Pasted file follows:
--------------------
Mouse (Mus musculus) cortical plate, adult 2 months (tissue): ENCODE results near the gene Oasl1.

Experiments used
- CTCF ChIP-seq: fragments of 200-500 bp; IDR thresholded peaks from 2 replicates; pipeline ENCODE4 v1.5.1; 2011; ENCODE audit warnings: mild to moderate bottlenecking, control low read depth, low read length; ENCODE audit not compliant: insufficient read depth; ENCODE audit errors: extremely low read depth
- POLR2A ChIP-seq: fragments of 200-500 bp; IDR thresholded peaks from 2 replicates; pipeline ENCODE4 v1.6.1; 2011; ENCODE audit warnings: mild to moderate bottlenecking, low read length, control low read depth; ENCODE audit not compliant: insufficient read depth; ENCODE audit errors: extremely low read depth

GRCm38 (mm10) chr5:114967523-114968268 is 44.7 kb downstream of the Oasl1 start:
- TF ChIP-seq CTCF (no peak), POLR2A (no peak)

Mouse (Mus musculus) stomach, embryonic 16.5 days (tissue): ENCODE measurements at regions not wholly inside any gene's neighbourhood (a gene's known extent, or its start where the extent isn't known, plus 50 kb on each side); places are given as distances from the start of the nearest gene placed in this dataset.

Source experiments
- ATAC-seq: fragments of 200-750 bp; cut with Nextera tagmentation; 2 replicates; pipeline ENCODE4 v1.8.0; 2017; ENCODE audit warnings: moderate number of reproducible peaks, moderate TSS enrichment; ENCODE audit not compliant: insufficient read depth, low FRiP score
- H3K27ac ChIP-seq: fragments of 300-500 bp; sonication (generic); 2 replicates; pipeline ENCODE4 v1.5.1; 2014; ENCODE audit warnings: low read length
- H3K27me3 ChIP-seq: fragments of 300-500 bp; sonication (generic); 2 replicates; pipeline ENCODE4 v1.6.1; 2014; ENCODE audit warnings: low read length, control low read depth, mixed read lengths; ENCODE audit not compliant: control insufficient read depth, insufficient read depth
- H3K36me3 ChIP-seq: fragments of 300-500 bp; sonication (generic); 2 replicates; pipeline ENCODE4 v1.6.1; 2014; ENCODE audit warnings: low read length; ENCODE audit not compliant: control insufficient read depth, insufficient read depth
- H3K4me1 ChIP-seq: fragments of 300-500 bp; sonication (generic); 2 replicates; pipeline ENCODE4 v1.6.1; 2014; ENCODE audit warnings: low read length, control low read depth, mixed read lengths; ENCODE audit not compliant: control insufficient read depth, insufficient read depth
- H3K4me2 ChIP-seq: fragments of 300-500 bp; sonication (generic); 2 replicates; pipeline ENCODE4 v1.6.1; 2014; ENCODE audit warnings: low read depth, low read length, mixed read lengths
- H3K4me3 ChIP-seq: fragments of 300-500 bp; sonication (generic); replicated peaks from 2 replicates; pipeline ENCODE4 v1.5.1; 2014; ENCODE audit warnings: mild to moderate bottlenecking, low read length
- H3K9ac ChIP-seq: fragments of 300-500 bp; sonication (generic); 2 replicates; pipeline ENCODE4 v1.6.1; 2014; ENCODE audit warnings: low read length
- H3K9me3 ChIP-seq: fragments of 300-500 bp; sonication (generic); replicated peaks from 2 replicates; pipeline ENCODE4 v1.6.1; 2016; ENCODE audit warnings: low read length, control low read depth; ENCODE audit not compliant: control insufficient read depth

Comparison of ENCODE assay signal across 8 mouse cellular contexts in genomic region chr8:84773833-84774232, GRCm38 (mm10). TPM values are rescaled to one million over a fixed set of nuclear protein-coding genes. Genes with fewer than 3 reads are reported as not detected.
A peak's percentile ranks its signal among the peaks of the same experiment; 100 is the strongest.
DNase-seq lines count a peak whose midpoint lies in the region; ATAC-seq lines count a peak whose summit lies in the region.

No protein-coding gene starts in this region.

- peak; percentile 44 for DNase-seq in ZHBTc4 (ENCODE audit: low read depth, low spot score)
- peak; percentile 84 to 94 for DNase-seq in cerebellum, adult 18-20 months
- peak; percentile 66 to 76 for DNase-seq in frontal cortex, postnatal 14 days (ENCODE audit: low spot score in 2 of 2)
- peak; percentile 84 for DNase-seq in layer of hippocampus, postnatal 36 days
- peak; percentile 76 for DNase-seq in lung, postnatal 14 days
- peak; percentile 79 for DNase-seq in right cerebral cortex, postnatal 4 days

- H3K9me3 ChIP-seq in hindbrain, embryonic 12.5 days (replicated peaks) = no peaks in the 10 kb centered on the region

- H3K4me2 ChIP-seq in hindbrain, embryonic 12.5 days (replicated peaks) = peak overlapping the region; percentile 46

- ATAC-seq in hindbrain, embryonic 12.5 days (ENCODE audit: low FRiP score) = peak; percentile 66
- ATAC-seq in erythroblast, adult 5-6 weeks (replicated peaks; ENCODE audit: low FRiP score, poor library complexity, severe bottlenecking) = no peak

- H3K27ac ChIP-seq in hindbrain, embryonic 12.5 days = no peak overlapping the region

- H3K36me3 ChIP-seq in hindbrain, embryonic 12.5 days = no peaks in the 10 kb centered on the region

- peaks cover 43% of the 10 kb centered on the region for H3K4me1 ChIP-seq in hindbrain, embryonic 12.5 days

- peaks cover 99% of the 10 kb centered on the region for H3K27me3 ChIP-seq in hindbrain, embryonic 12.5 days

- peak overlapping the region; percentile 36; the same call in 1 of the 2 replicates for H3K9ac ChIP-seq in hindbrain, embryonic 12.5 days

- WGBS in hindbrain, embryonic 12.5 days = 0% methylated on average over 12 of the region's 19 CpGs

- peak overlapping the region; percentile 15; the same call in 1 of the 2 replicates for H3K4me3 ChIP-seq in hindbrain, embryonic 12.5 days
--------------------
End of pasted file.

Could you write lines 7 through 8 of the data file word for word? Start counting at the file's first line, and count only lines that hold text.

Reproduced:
Mouse (Mus musculus) stomach, embryonic 16.5 days (tissue): ENCODE measurements at regions not wholly inside any gene's neighbourhood (a gene's known extent, or its start where the extent isn't known, plus 50 kb on each side); places are given as distances from the start of the nearest gene placed in this dataset.

Source experiments